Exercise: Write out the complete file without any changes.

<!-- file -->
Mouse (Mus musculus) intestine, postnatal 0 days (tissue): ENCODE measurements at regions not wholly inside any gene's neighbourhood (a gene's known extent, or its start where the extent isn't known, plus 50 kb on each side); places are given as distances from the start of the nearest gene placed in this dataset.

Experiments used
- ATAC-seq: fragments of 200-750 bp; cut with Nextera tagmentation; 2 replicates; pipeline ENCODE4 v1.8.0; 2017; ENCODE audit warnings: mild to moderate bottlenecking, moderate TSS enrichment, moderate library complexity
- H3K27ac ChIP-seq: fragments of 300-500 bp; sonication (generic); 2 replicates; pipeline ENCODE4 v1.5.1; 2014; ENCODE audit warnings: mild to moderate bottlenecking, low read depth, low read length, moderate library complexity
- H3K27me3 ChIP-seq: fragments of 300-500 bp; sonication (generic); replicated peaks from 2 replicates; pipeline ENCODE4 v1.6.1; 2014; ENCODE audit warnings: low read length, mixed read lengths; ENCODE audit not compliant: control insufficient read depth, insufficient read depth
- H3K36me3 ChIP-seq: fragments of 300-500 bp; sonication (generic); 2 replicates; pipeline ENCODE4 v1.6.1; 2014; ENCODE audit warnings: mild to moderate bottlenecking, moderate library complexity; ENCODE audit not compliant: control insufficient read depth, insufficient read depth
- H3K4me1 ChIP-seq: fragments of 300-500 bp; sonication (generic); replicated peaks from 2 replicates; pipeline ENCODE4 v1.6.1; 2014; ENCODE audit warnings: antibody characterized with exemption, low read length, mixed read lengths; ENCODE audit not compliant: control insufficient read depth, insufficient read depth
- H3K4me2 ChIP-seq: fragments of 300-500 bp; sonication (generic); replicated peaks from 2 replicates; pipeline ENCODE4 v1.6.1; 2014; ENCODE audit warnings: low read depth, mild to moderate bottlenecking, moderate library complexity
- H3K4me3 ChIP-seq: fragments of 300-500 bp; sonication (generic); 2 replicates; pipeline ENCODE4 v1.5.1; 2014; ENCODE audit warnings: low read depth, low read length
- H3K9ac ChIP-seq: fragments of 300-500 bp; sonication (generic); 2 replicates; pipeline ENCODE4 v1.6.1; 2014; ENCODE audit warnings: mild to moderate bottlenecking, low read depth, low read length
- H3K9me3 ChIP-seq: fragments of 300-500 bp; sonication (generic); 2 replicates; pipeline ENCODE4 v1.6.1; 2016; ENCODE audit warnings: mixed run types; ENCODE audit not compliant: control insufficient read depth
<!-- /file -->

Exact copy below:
Mouse (Mus musculus) intestine, postnatal 0 days (tissue): ENCODE measurements at regions not wholly inside any gene's neighbourhood (a gene's known extent, or its start where the extent isn't known, plus 50 kb on each side); places are given as distances from the start of the nearest gene placed in this dataset.

Experiments used
- ATAC-seq: fragments of 200-750 bp; cut with Nextera tagmentation; 2 replicates; pipeline ENCODE4 v1.8.0; 2017; ENCODE audit warnings: mild to moderate bottlenecking, moderate TSS enrichment, moderate library complexity
- H3K27ac ChIP-seq: fragments of 300-500 bp; sonication (generic); 2 replicates; pipeline ENCODE4 v1.5.1; 2014; ENCODE audit warnings: mild to moderate bottlenecking, low read depth, low read length, moderate library complexity
- H3K27me3 ChIP-seq: fragments of 300-500 bp; sonication (generic); replicated peaks from 2 replicates; pipeline ENCODE4 v1.6.1; 2014; ENCODE audit warnings: low read length, mixed read lengths; ENCODE audit not compliant: control insufficient read depth, insufficient read depth
- H3K36me3 ChIP-seq: fragments of 300-500 bp; sonication (generic); 2 replicates; pipeline ENCODE4 v1.6.1; 2014; ENCODE audit warnings: mild to moderate bottlenecking, moderate library complexity; ENCODE audit not compliant: control insufficient read depth, insufficient read depth
- H3K4me1 ChIP-seq: fragments of 300-500 bp; sonication (generic); replicated peaks from 2 replicates; pipeline ENCODE4 v1.6.1; 2014; ENCODE audit warnings: antibody characterized with exemption, low read length, mixed read lengths; ENCODE audit not compliant: control insufficient read depth, insufficient read depth
- H3K4me2 ChIP-seq: fragments of 300-500 bp; sonication (generic); replicated peaks from 2 replicates; pipeline ENCODE4 v1.6.1; 2014; ENCODE audit warnings: low read depth, mild to moderate bottlenecking, moderate library complexity
- H3K4me3 ChIP-seq: fragments of 300-500 bp; sonication (generic); 2 replicates; pipeline ENCODE4 v1.5.1; 2014; ENCODE audit warnings: low read depth, low read length
- H3K9ac ChIP-seq: fragments of 300-500 bp; sonication (generic); 2 replicates; pipeline ENCODE4 v1.6.1; 2014; ENCODE audit warnings: mild to moderate bottlenecking, low read depth, low read length
- H3K9me3 ChIP-seq: fragments of 300-500 bp; sonication (generic); 2 replicates; pipeline ENCODE4 v1.6.1; 2016; ENCODE audit warnings: mixed run types; ENCODE audit not compliant: control insufficient read depth